A grand procession parades across the splayed-open pages of an accordion-fold book, with one robed and turbaned dignitary on horseback following after another, flanked by archers on foot. Flecked with gold and painted on vegetal dyed paper, Suleyman the Magnificent is Going to Friday Prayer (2020) at first glance appears as if it could have been created by palace artisans during the reign of its namesake, the 16th-century Ottoman sultan – if not for a few small details.
A drone hovering overhead, a protester with a megaphone and a police riot-control vehicle also populate the work by Halil Altindere, a Turkish artist who is part of a new generation taking a centuries-old tradition and making it their own. A group exhibition at the Pera Museum in Istanbul, ‘Miniature 2.0: Miniature in Contemporary Art’, includes 40 such works by 14 artists from Azerbaijan, India, Iran, Pakistan, Saudi Arabia and Turkey. It highlights the wide-ranging permutations of subject matter, style and medium in these modern miniatures, from abstract sculptures and fairy-tale dioramas to videos and textile installations.
‘Miniature is a way of seeing, of expressing events, of transferring thoughts and stories into images,’ explains Filiz Adiguzel Toprak, an associate professor in the department of traditional arts at Dokuz Eylul University in Izmir. An artist as well as an academic, Toprak contributed a text to the ‘Miniature 2.0’ catalogue and her miniature-painting skills to the three works by Altindere in the exhibition.
Though most of the works in ‘Miniature 2.0’ are credited to a single artist, collaborative production was typical during the miniature’s classical period, with a master artist creating the design and other members of his workshop painting individual elements – the figures’ faces, for example, or the image’s decorative borders. Strongly influenced by Chinese painting, the traditional miniature flourished in Persia in the 13th–16th centuries and was adopted (and adapted) by the Ottoman and Mughal empires. Artisans used the form to depict myths and legends and to record military victories, official ceremonies and lavish court festivities, initially as book illustrations and later as standalone images.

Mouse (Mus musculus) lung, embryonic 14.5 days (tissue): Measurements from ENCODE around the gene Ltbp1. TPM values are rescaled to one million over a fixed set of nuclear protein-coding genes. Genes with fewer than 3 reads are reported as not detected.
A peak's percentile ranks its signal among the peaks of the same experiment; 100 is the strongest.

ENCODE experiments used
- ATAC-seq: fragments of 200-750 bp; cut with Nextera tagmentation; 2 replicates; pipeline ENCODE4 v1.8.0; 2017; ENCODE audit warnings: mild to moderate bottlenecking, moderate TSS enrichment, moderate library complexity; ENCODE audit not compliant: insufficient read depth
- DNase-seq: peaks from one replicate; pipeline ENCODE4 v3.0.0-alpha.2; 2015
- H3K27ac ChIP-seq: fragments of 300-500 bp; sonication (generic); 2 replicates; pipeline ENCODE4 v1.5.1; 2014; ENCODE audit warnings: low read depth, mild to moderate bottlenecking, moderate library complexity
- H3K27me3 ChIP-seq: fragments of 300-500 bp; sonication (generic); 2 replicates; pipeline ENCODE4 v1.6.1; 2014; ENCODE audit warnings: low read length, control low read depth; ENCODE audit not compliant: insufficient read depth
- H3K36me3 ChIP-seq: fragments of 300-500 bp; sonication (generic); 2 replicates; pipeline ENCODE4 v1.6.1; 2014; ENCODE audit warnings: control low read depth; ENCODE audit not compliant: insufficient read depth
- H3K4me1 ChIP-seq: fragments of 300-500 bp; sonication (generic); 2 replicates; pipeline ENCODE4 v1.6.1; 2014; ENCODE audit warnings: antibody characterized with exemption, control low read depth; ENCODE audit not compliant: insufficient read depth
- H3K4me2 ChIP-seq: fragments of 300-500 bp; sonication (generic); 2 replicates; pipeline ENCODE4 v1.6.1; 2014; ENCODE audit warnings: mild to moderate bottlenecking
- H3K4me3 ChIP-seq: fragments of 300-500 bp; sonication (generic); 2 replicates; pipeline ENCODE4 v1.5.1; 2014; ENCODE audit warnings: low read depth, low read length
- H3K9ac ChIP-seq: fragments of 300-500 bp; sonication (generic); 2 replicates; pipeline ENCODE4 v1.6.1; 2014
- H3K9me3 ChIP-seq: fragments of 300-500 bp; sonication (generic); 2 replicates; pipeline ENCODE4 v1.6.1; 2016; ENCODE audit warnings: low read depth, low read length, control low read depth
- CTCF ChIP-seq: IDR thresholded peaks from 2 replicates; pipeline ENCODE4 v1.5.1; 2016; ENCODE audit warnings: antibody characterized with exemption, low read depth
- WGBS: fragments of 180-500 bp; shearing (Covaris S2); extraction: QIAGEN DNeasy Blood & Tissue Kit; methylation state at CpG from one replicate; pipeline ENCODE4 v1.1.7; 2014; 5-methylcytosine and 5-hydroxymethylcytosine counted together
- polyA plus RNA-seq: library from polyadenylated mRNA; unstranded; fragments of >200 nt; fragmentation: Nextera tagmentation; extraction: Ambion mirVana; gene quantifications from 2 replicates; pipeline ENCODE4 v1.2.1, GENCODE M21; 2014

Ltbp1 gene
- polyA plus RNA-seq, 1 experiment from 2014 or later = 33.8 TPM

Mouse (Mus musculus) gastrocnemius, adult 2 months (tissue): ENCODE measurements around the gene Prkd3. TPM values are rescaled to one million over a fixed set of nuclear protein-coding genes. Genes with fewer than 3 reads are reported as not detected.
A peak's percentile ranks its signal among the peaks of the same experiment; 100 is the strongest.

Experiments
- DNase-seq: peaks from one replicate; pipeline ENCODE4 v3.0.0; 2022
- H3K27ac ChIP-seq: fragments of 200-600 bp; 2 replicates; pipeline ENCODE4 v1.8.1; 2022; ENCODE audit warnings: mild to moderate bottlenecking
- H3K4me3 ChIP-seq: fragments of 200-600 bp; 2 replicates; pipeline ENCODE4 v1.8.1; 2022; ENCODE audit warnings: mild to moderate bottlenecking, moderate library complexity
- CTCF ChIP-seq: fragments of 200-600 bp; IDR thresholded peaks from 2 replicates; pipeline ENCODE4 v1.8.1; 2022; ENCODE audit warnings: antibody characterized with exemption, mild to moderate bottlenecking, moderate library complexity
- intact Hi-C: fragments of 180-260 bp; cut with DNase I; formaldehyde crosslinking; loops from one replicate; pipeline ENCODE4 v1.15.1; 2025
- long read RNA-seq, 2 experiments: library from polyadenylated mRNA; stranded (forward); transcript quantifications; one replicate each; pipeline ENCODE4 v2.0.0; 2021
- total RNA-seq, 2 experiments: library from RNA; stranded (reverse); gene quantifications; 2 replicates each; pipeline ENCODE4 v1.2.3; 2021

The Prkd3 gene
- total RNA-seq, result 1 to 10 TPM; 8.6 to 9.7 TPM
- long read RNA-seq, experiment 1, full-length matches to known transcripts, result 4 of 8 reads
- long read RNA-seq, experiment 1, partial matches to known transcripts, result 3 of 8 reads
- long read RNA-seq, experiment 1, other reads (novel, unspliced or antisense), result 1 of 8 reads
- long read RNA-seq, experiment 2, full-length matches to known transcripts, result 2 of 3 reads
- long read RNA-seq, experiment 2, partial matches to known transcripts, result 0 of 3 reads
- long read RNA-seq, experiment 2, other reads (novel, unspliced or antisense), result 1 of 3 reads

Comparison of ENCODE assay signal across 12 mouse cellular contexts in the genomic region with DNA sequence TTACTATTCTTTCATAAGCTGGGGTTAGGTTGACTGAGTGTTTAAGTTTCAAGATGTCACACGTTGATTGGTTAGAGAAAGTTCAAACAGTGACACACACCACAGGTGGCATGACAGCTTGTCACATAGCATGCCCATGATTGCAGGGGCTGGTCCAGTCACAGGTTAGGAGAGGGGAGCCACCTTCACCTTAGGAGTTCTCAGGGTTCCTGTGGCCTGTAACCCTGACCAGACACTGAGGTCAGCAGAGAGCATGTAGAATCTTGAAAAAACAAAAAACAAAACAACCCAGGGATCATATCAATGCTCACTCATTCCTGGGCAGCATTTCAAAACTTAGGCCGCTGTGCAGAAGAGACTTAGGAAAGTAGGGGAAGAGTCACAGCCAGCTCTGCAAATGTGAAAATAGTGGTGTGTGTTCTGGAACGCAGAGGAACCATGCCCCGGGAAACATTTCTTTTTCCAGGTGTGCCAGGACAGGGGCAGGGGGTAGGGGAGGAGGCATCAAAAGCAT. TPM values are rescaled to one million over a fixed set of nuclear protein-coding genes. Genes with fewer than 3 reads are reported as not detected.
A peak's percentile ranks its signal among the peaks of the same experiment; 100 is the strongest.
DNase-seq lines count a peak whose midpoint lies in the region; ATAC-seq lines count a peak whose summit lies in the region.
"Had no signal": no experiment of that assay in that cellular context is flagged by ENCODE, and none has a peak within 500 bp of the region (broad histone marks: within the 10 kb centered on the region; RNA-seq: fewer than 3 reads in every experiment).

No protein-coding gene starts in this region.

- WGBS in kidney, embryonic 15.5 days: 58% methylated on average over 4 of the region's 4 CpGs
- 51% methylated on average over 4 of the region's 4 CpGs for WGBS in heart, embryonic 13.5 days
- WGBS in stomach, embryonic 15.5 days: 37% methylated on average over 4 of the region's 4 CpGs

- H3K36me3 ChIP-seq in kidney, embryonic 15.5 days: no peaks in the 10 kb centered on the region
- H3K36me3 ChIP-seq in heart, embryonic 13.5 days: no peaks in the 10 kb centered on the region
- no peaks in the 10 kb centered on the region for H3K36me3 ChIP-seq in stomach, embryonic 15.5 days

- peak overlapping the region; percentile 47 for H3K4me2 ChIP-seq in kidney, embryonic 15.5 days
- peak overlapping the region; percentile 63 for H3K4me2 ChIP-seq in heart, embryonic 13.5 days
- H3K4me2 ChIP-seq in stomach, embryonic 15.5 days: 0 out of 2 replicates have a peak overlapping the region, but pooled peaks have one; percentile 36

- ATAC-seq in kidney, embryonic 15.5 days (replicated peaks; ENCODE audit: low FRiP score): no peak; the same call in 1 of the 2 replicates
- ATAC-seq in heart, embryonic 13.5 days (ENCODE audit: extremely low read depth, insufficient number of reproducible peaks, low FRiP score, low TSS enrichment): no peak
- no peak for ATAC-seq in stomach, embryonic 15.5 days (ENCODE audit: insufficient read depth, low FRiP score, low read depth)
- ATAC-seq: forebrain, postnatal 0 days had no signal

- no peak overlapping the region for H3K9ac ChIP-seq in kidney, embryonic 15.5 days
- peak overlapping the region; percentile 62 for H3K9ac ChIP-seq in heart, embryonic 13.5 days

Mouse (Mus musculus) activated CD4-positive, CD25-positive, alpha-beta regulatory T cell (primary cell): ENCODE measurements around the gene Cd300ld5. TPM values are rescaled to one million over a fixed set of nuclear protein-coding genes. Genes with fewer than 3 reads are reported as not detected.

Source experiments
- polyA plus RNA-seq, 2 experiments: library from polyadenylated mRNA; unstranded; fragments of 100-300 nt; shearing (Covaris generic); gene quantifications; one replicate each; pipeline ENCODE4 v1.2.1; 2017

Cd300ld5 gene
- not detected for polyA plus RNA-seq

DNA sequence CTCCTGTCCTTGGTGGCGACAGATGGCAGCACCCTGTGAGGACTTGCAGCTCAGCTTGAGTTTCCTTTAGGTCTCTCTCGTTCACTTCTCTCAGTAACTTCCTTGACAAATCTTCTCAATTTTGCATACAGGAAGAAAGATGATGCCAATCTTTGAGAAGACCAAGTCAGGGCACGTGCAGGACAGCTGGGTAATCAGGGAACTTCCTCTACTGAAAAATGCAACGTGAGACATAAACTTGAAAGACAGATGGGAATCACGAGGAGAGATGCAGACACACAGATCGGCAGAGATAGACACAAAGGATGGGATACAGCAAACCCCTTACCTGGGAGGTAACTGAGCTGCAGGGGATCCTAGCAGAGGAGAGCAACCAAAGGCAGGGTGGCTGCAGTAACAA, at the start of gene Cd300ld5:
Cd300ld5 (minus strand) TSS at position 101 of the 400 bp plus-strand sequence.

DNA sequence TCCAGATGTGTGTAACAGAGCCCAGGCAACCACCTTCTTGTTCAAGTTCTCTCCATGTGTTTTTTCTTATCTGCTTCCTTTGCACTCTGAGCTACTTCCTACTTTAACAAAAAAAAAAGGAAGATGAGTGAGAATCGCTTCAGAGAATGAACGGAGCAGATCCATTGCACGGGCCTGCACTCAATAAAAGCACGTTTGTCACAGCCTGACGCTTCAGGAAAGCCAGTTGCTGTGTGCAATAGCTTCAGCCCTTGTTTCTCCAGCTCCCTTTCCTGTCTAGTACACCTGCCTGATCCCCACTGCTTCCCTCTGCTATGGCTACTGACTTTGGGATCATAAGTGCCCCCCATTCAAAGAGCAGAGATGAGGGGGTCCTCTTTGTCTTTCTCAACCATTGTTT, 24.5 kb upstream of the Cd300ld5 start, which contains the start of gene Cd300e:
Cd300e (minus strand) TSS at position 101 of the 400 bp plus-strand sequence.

The popularity of the traditional miniature dwindled after the spread of printed reproductions and photography, although it has enjoyed a revival of interest in recent years in countries including Turkey, where the government has emphasised the promotion of Ottoman-era heritage. In December, the art of miniature was added to UNESCO’s Representative List of the Intangible Cultural Heritage of Humanity based on a joint nomination by Azerbaijan, Iran, Turkey and Uzbekistan. Yet Turkey’s contemporary art world has generally shied away from anything connected with the Ottoman past, while political and social groups who champion traditional Islamic arts like calligraphy, illumination and paper marbling have often looked askance at those with ‘outside’ influences.
The start of the miniature’s metamorphosis into the modern art form seen in the exhibition at the Pera Museum is often credited to the National College of Arts in Lahore, where artists trained in the old methods began receiving international attention in the 1990s for their fresh interpretations. Two of its most influential alumni, Shahzia Sikander and Imran Qureshi, are represented in ‘Miniature 2.0’. In his series Moderate Enlightenment (2006–09), on display here, Qureshi hews close to the traditional form while depicting burly men with full beards and long cargo shorts, a stereotypical image of an Islamic extremist, in gentle poses – such as blowing on a dandelion – to challenge viewers’ prejudices. In contrast to these intimate works on paper, Sikander’s Parallax (2013) fills an entire room, hundreds of hand-drawn images digitally animated into an abstract cosmos of symbols and figures that swirl hypnotically across three video screens.
The vividly coloured, highly stylised and richly detailed elements in a traditional miniature all appear on the same pictorial plane, offering a non-linear perspective that allows multiple times, places and viewpoints to be rendered simultaneously. The Turkish artist CANAN’s 1 May (2010) combines scenes from a triumphant May Day celebration and a massacre in the same location 33 years previously in one tableau, reflecting the way historical events imbue a place with their sorrow or spirit. Another Turkish artist, Cansu Cakar, uses plural perspective to show past, present and future overlapping in her Tak Tak Tak Gırç Gırç Gırç Tak Tak Gırç Gırç (2017), a fictional painted map of an Istanbul riven by rapid change. ‘The form [of the miniature] is so free, you can play in it like a playground, opening a room up to the outdoors, creating a flow of ideas through the image,’ Cakar says, adding that there’s also a tension contained in this playfulness, in subverting the conservative aesthetic values typically associated with the form.
Despite what may seem like strict conventions, the miniature tradition is in fact one that often embraced change, Toprak says, noting how artistic developments in the East interacted with those in Europe and other parts of the world. ‘In the Ottoman times, especially the 18th century, it was something dynamic. The style of painting changed as they made a synthesis’ of different influences, she says. ‘I think it’s a very rich and infinite visual vocabulary for artists to explore.’
‘Miniature 2.0: Miniature in Contemporary Art’ is at Pera Museum, Istanbul, until 24 January 2021 (exhibition dates extended). A digital version of the exhibition is available on the Pera Museum’s website.
‘She changed how we encounter sculpture’ – remembering Phyllida Barlow (1944–2023)